The Carbon Footprint of International Education
Many education institutions do essential work around climate change. Universities and research institutes produce much of the data and are often the source of the loudest voices calling for action. They are home to many of the researchers seeking technical solutions and many of them invest heavily in making their buildings more sustainable and cutting their operating carbon footprint. This is, of course, all very positive but there is an element of cognitive dissonance when it comes to international education. Those of us working in the field can be a little reluctant to acknowledge the uncomfortable truth that the whole business of studying abroad contributes to global warming.
So, how exactly do we contribute to the problem? Well, our operating and business models depend on our ability to fly around the world and encouraging others (students) to fly. This travel (mainly flying) by students, international office staff, and academics, as well as other activities such as the production and shipping of brochures and prospectuses generates the emissions that help warm the planet.
The carbon emissions associated with global student mobility have been rising due to growing numbers of mobile students (at least pre-coronavirus), despite a fall in the emissions per student. They are estimated to stand at 14-39 megatons of CO₂ per year (Shields, 2019) – an amount equivalent to having more than 3 million cars on the road for a year – and a significant proportion of this is caused by air travel.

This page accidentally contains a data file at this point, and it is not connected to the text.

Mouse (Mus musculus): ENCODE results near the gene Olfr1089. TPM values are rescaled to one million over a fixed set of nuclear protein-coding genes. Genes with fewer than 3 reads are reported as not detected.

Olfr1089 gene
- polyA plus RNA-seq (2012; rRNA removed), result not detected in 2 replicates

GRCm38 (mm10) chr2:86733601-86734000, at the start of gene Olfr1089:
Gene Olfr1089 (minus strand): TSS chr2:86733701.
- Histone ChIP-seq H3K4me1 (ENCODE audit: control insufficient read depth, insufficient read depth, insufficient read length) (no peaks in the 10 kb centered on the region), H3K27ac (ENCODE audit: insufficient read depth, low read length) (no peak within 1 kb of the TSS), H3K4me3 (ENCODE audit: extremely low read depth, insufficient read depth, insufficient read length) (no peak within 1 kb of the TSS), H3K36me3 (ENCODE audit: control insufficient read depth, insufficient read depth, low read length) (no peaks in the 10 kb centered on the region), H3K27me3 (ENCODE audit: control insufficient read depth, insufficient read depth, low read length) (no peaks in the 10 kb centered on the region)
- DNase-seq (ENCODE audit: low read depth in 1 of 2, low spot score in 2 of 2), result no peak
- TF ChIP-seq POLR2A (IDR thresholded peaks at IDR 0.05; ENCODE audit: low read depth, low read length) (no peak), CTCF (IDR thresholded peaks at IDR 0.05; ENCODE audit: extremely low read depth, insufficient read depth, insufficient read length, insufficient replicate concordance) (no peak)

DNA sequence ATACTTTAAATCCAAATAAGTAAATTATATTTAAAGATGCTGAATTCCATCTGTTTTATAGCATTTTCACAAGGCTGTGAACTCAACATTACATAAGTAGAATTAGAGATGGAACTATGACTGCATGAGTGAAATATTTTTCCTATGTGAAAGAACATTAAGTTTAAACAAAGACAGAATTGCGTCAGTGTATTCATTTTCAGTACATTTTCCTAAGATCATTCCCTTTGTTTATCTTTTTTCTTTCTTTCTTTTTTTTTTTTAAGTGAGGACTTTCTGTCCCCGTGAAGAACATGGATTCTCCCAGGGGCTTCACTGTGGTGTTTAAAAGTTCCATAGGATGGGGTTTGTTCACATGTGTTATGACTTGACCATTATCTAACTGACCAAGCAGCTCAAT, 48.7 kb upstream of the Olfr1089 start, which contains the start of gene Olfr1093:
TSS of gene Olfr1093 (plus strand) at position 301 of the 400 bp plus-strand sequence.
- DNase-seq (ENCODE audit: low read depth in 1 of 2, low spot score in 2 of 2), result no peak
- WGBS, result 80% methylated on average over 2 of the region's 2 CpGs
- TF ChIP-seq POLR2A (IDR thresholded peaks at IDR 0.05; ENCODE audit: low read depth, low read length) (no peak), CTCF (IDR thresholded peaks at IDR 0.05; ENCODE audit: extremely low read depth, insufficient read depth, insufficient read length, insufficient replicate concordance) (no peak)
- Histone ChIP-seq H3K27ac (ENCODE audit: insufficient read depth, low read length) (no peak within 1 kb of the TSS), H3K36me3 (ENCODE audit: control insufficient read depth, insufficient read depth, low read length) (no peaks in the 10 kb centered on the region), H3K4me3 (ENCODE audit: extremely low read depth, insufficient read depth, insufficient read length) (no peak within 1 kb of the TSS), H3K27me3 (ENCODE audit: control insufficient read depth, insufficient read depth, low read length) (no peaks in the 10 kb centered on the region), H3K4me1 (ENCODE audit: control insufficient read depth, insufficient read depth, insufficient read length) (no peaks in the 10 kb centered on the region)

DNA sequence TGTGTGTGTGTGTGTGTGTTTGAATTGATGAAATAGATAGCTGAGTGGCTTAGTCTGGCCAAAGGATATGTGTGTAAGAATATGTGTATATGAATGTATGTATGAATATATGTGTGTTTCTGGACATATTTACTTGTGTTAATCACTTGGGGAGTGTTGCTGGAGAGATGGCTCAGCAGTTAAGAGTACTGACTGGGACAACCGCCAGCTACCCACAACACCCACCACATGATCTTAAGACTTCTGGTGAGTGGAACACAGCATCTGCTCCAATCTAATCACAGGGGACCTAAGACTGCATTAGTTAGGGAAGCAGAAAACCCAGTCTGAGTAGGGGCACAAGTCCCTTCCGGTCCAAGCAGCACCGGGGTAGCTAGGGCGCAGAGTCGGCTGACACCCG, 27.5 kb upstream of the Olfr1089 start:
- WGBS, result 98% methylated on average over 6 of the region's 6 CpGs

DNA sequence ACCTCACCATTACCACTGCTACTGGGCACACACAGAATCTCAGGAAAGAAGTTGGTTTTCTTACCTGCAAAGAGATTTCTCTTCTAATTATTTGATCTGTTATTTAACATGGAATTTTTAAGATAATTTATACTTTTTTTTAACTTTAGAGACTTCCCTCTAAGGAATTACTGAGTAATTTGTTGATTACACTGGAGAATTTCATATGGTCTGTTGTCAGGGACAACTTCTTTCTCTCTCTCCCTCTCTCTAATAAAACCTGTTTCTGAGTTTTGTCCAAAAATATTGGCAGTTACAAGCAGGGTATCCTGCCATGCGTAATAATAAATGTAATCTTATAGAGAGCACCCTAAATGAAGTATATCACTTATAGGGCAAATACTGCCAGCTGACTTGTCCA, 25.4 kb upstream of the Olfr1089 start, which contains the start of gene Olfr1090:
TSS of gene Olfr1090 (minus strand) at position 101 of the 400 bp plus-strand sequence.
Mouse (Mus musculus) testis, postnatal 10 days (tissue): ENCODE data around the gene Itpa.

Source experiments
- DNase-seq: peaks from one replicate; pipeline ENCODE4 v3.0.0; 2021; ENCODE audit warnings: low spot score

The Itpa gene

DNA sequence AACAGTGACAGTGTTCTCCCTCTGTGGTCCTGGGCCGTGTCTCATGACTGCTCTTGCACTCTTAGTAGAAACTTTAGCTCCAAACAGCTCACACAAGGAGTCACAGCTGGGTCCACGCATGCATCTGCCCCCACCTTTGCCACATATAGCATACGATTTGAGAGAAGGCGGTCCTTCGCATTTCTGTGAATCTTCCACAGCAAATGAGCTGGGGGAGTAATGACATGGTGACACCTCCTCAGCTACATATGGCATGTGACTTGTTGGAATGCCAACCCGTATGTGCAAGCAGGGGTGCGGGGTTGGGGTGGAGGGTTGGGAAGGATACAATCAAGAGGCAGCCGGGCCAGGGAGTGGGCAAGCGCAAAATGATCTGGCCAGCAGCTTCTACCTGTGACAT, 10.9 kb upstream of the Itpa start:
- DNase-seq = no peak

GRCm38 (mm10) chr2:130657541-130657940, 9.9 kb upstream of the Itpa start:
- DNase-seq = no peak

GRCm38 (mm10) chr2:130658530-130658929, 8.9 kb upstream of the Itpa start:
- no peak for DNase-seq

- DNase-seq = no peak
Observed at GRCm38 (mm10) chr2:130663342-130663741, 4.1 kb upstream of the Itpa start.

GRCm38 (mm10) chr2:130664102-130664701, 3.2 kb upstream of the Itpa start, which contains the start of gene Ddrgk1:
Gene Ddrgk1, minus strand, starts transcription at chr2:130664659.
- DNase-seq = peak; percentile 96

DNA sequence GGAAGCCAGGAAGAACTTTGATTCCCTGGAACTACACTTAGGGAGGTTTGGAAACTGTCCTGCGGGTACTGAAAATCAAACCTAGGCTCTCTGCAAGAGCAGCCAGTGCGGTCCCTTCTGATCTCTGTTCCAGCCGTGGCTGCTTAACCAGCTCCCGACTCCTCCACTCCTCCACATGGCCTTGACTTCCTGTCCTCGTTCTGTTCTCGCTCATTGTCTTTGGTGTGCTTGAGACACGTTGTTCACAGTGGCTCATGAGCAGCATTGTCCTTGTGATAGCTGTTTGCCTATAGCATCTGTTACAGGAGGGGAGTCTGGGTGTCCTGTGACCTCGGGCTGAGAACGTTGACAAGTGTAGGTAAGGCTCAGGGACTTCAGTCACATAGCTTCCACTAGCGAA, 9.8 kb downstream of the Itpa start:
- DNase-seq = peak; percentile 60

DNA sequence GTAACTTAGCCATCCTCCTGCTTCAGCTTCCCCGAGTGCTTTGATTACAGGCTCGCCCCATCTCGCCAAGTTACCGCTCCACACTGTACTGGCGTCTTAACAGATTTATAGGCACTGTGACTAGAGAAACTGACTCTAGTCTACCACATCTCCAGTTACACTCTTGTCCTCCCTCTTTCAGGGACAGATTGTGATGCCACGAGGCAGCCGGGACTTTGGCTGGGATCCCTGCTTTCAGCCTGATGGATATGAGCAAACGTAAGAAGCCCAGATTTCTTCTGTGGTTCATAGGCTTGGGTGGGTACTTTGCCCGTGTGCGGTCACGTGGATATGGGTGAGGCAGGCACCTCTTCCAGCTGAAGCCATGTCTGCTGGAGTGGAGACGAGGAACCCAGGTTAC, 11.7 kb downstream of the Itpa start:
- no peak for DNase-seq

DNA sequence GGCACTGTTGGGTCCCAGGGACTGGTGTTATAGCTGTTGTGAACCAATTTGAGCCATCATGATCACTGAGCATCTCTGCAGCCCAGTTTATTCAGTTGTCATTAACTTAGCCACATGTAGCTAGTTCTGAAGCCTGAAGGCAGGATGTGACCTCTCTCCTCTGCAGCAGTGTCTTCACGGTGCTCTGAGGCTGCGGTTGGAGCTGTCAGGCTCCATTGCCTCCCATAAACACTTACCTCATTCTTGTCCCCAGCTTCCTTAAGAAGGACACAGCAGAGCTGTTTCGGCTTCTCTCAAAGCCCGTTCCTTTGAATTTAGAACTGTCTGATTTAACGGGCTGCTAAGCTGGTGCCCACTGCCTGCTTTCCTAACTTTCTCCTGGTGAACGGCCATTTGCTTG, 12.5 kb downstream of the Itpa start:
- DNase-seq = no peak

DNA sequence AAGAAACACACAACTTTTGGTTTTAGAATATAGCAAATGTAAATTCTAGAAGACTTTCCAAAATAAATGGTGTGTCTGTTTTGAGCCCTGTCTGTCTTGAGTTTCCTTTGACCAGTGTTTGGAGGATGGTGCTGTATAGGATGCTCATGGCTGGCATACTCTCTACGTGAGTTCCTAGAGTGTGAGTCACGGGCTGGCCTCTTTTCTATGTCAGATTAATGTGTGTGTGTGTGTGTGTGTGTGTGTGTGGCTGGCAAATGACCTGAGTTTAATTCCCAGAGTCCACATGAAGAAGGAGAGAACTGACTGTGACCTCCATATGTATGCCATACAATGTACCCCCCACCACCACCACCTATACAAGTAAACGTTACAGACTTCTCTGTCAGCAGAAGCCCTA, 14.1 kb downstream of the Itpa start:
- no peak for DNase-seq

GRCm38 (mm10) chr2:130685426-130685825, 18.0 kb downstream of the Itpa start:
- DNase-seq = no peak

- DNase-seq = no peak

Some research done by a former colleague of mine, Rob MacDonald, on the emissions associated with international students coming to Australia estimated that the 350,000 commencing international HE students in 2014 generated 1.5 million tonnes from aviation emissions alone. To put that another way, you would have to plant almost 9 million trees, or enough to fill the entire Sydney harbour just to offset the flights of that single arriving cohort. Anyone wishing to find out more should read the excellent article calculating the flight-related carbon footprint of international students to Australia (IEAA Vista, 2015). What action did we take as a sector to offset those flights? Why, none at all.
You might wonder why the emphasis on flying, particularly when it only accounts for around 2.5% of total global emissions, but according to Peter Kalmus, NASA scientist and founder of NoFlyClimateSci, ‘Hour for hour, there’s no better way to burn fossil fuel and heat the planet.’
A round-trip flight in economy from Melbourne, where I live, to London on the other side of the world would generate 6.3 tCO₂. To visualise that another way, my one trip would have melted 18.9m² of Arctic sea ice. That latter figure incidentally is courtesy of a website called shameplane.com where you can see the emissions from any flight and contrast it with the impact of various sustainable actions, such as going vegetarian or car-free for a year.
Why Studying Abroad is more Important than Ever
So, studying abroad has an environmental cost but that does not mean that it isn’t worth it. To solve wicked problems like climate change, the world needs people who have a global perspective, who have developed the skills to work across borders, and who can communicate effectively. In a real sense, it has never been more important that we have global citizens who understand the importance of evidence-led action and who respect scientific findings. In other words, we need people who are not just educated but who are globally educated.